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Immunotherapy for peanut allergy protects but doesn’t cure

06 December 2019

Eating small amounts of peanuts can prevent reactions in peanut-allergic people, but doesn’t cure them, say researchers.

A study by King’s College London found peanut oral immunotherapy treatment – regular exposure to small doses of peanut to create antibodies – makes allergic patients less sensitive to peanuts.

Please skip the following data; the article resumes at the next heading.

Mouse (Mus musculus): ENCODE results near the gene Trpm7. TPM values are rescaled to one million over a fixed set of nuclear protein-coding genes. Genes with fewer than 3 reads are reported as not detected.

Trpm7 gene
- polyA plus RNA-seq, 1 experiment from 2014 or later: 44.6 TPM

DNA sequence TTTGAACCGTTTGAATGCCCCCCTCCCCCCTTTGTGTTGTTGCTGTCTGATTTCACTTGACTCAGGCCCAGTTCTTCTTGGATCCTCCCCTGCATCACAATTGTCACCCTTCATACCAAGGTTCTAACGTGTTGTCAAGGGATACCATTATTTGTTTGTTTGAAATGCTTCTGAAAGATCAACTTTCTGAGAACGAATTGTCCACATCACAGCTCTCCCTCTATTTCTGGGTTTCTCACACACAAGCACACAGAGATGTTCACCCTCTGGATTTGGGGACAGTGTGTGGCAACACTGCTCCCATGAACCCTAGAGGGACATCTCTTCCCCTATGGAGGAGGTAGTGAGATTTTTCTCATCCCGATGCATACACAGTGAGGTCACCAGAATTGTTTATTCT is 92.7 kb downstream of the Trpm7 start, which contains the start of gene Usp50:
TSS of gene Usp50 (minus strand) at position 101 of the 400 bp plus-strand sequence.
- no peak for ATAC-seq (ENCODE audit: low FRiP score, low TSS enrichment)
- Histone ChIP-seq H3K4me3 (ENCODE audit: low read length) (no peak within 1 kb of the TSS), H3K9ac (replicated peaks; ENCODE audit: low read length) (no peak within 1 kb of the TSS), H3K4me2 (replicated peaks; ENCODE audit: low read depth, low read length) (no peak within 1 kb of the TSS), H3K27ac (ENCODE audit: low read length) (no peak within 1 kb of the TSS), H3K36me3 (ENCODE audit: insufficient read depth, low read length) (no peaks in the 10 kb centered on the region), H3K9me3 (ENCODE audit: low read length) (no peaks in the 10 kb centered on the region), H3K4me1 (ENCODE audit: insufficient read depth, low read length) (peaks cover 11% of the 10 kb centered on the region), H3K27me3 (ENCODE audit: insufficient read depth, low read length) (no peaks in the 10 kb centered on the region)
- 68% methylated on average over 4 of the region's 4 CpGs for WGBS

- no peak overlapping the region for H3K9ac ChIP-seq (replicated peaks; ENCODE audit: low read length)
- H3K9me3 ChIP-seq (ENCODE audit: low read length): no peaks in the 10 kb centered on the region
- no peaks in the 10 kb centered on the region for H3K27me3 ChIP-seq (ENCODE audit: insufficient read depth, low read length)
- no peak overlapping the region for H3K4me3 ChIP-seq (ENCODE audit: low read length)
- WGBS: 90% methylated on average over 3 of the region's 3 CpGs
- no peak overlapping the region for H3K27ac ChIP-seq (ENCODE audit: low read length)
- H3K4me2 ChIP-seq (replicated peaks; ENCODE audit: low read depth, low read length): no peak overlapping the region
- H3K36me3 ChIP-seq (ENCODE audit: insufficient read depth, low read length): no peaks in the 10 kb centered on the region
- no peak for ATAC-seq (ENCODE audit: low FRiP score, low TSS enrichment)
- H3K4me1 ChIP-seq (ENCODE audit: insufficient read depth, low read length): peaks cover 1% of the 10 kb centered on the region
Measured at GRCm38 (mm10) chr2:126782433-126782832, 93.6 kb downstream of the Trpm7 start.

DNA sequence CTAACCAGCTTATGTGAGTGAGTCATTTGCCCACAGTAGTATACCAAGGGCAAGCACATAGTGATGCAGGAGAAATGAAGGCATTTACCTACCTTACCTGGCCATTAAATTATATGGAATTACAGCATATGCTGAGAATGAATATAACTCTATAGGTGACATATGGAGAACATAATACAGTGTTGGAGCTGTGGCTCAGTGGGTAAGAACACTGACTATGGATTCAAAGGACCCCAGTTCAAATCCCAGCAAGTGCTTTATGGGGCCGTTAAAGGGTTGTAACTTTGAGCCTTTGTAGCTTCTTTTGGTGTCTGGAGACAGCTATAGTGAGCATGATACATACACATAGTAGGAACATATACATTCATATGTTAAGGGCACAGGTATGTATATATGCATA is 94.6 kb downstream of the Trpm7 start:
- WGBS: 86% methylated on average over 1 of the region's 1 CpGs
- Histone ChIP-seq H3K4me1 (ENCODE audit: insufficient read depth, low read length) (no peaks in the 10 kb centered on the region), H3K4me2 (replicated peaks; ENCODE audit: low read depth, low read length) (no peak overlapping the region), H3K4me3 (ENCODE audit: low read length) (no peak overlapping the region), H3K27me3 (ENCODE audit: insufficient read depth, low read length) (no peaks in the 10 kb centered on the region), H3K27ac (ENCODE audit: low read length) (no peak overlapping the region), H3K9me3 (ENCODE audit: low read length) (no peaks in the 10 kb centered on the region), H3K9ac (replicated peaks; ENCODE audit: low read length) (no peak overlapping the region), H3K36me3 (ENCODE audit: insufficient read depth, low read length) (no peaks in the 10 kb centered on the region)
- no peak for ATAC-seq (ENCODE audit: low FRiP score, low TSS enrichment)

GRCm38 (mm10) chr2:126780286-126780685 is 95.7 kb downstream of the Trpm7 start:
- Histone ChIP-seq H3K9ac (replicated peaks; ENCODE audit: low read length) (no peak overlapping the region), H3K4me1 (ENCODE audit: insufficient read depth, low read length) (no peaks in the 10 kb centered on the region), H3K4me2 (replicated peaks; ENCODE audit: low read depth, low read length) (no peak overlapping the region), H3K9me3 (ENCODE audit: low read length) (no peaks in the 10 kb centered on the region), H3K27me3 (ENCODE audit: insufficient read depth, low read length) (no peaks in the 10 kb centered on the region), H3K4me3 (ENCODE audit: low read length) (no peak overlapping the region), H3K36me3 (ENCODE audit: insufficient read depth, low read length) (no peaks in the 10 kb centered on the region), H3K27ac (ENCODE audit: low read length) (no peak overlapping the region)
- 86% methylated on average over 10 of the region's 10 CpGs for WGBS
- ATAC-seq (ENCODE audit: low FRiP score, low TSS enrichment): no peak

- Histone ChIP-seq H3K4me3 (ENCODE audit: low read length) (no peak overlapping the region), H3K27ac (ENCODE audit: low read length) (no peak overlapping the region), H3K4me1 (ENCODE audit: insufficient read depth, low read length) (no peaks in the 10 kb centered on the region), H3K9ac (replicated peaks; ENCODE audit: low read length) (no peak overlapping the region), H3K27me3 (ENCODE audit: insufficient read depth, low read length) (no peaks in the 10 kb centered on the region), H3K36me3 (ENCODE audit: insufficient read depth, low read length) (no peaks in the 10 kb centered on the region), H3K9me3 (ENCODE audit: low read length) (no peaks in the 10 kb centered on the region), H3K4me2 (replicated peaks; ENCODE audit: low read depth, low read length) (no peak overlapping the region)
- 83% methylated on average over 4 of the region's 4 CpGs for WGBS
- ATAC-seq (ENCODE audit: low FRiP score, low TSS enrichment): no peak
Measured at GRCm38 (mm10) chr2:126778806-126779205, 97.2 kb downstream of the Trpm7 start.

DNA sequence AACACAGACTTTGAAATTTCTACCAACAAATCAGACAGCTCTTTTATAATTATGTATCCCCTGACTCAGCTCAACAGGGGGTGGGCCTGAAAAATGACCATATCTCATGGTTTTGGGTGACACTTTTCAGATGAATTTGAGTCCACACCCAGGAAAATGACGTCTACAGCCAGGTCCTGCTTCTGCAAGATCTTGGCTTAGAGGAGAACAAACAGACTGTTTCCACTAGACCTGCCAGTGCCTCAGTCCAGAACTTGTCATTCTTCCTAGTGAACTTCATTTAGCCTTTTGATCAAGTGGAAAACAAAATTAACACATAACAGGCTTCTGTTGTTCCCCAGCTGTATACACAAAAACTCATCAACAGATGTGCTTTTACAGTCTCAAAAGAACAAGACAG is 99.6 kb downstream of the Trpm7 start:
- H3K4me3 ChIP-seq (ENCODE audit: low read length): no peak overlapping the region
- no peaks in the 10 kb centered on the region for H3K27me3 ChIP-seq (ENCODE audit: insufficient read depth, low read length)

But the risk re-emerges when treatment is stopped as without the blocking antibodies the allergic cells were found to be as reactive as before.

Lead author Dr Alexandra Santos said: ‘Definitive treatments for peanut and other food allergies are highly needed. Currently, immunotherapy is the only treatment option we can offer peanut-allergic patients, mostly through clinical trials as this is not yet available on the NHS.’

Peanut allergy affects around one in 50 children in the UK. It is the most common cause of food allergy deaths.

Image credit | iStock

 

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